Sourcing only the most sustainable seafood has now become almost an obsession, with a continuing desire to serve customers environmentally- friendly food, “right from the sea to their fork”.

This trust with his suppliers is something he sees as vital to the future of the business. “I rely heavily on Coupers to go to the market, he’s my eyes at the market and that bond is important, so I know he’s going to the market to pick the freshest fish that’s there and buy the right size for me, grade it, and I know he’s going to deliver the best products available from the market that day.”

The Bay was the first fish and chip shop in the UK to serve MSC-certified haddock, and today all the haddock, mackerel, coley, hake and cod served at the eatery are MSC-certified.

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“All our fish are caught in the North Sea from stocks which are fully sustainable, according to the Marine Conservation Society,” Richardson confirms. “We were the first fish and chip shop in the UK to gain Marine Stewardship Council Chain of Custody to sell Scottish North Sea haddock on our menu.”

This includes their catch of the day as well, which Richardson says is always the “freshest in-season fish” available straight from the market that morning, with nearly all being caught in the wild or very occasionally taken from sustainable farmed sources – these are always marked on the menu with an (F).

“Local and sustainable fish is at the heart of everything we do,” he says. “It’s all about being responsible. By serving MSC fish and following MSC guidelines we’re doing what we can to spread our message – that sustainably sourced fish is the only way forward.

“As more fish become certified by the MSC we’ll start including them on our menu too.”

This desire for sourcing locally extends not only to their chips – many of which are made using potatoes from Ivan Wood and Sons in Fife – but also their salad, which comes from Stonehaven neighbour Lembas Organics, and even their bread, which comes from The Bread Guy, a baking start-up in Inverurie.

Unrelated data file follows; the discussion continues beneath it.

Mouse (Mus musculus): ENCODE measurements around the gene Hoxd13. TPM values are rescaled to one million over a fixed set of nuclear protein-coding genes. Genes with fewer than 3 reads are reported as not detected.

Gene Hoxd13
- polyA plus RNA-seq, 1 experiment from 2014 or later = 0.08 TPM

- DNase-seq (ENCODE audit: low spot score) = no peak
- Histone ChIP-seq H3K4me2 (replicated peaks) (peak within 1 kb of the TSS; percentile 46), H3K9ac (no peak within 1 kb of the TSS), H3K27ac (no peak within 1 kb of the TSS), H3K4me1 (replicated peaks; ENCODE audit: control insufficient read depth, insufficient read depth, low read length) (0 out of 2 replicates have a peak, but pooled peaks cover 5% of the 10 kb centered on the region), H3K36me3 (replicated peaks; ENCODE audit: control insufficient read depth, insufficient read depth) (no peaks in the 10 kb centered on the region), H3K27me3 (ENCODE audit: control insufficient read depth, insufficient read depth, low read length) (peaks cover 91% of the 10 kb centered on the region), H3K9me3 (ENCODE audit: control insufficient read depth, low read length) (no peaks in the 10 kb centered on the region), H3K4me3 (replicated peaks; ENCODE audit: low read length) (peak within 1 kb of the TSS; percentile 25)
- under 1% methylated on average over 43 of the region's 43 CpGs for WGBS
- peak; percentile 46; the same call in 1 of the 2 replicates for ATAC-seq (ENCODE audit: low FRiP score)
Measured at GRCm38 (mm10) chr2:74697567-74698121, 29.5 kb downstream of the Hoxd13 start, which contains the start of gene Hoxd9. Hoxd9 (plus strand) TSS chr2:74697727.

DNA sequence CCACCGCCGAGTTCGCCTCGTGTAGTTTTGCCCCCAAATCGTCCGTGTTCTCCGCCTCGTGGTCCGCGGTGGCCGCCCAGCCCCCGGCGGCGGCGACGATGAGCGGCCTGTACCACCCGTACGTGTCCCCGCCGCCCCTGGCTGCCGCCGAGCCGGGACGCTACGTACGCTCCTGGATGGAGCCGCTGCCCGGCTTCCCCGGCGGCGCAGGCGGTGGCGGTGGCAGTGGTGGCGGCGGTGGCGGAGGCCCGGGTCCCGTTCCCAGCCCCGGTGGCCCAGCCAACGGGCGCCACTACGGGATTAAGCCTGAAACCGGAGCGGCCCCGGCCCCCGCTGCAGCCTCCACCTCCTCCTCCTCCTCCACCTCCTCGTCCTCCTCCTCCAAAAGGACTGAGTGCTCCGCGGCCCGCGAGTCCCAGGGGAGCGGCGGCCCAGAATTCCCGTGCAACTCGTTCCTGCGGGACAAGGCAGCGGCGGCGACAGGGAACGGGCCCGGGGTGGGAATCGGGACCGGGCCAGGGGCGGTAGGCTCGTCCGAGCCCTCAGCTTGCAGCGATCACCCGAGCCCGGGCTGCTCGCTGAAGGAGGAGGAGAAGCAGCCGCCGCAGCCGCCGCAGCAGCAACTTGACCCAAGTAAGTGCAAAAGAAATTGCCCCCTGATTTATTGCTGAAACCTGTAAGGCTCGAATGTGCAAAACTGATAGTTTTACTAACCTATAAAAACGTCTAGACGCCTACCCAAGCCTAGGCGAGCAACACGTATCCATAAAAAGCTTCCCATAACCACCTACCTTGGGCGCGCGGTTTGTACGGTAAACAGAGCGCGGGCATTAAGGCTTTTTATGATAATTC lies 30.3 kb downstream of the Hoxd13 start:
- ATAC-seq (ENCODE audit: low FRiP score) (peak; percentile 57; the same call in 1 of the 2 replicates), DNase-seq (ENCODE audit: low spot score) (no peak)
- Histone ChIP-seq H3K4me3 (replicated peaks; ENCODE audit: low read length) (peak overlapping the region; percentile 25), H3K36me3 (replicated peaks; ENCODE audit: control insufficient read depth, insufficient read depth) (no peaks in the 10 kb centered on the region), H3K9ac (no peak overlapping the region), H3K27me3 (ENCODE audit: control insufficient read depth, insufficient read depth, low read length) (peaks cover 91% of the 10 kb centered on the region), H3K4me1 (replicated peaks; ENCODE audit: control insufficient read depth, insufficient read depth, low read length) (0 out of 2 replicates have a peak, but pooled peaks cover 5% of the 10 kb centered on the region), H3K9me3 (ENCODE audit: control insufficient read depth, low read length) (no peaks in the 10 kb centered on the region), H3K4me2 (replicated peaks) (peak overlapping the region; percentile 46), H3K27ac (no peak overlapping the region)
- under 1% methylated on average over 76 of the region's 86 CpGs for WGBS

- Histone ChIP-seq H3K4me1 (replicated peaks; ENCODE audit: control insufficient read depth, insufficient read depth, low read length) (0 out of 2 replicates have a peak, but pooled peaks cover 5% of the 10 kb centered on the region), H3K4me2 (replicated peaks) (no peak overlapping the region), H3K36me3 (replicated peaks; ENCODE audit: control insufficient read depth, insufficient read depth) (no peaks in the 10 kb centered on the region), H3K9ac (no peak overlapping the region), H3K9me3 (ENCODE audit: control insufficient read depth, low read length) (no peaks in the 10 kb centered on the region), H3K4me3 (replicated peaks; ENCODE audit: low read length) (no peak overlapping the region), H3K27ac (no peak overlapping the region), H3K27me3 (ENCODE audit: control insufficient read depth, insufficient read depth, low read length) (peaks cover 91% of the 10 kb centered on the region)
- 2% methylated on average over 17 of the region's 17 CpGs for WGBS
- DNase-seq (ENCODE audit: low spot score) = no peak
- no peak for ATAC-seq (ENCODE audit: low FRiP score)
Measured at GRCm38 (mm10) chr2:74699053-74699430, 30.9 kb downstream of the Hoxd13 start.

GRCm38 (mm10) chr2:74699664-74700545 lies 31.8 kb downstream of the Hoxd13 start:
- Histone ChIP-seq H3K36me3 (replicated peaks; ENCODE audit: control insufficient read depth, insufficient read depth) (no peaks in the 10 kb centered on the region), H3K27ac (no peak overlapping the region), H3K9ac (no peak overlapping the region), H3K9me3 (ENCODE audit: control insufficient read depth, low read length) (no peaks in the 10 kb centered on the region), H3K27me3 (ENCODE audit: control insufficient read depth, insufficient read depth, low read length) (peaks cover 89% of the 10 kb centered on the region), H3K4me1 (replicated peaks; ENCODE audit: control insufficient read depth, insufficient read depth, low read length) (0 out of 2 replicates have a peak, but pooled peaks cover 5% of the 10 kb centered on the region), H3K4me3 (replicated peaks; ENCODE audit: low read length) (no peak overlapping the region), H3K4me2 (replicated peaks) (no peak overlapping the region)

It’s something that Richardson takes pride in and he states that it gives him great pleasure knowing that smaller businesses, not just in the northeast, but all across the country are really finding their feet and highlighting just how good our natural larder really is.

“I think Scotland has always been very proud of our food and drink 
sector, but now we’re starting to see that success being recognised internationally,” he notes.

“Inspired by our produce at home or by the community around them, more Scots are growing in confidence and making their business ideas come to life.

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“The sector is flourishing – we have always been grafters, but now I think more and more people are being inspired to actually go out and do something with their ideas.

“It’s time to shake off the negative stereotypes attached to Scottish food and drink. There’s a wealth of fine-dining here in Scotland, but I see a lot of smaller, more ‘every day’ 
businesses here raising the bar with quality end products – whether that’s a fish supper or a loaf of bread from the local baker – and that’s something we can all take pride in.”

It is this, coupled with reducing the environmental impact of his business – all packaging used at The Bay is compostable and sourced from Vegware – and educating the next generation on the importance of sustainability, that continues to drive Richardson and his team forward. So what’s next?

“We’re going to be doing what we’ve always done,” he says. “Visiting schools, educating the next generation, keeping our sector thriving, encouraging people to pursue careers in sustainable catering, and cooking really, really good food.”

This article first appeared in The Scotsman’s Food and Drink 2019 supplement. A digital version can be found here.